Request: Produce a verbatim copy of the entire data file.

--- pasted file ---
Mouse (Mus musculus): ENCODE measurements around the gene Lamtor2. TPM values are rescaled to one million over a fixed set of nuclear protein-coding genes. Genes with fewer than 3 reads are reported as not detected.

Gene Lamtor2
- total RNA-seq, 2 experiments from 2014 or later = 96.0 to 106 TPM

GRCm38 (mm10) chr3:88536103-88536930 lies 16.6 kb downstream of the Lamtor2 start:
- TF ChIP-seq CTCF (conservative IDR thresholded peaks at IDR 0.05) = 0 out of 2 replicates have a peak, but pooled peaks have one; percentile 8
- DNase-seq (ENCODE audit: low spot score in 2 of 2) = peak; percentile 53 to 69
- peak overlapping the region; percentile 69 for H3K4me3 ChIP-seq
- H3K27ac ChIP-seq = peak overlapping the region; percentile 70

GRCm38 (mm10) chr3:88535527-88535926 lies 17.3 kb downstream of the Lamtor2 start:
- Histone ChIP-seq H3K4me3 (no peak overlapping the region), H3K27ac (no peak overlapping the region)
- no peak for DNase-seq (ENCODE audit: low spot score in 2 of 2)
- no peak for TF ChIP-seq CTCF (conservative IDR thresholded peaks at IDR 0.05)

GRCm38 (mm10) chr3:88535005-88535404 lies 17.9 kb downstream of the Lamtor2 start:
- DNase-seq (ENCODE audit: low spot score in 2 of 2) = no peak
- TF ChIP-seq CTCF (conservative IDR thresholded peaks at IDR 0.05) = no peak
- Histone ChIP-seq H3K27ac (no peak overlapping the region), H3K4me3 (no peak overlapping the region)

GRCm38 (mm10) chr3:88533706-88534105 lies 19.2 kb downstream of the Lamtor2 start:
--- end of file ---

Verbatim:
Mouse (Mus musculus): ENCODE measurements around the gene Lamtor2. TPM values are rescaled to one million over a fixed set of nuclear protein-coding genes. Genes with fewer than 3 reads are reported as not detected.

Gene Lamtor2
- total RNA-seq, 2 experiments from 2014 or later = 96.0 to 106 TPM

GRCm38 (mm10) chr3:88536103-88536930 lies 16.6 kb downstream of the Lamtor2 start:
- TF ChIP-seq CTCF (conservative IDR thresholded peaks at IDR 0.05) = 0 out of 2 replicates have a peak, but pooled peaks have one; percentile 8
- DNase-seq (ENCODE audit: low spot score in 2 of 2) = peak; percentile 53 to 69
- peak overlapping the region; percentile 69 for H3K4me3 ChIP-seq
- H3K27ac ChIP-seq = peak overlapping the region; percentile 70

GRCm38 (mm10) chr3:88535527-88535926 lies 17.3 kb downstream of the Lamtor2 start:
- Histone ChIP-seq H3K4me3 (no peak overlapping the region), H3K27ac (no peak overlapping the region)
- no peak for DNase-seq (ENCODE audit: low spot score in 2 of 2)
- no peak for TF ChIP-seq CTCF (conservative IDR thresholded peaks at IDR 0.05)

GRCm38 (mm10) chr3:88535005-88535404 lies 17.9 kb downstream of the Lamtor2 start:
- DNase-seq (ENCODE audit: low spot score in 2 of 2) = no peak
- TF ChIP-seq CTCF (conservative IDR thresholded peaks at IDR 0.05) = no peak
- Histone ChIP-seq H3K27ac (no peak overlapping the region), H3K4me3 (no peak overlapping the region)

GRCm38 (mm10) chr3:88533706-88534105 lies 19.2 kb downstream of the Lamtor2 start: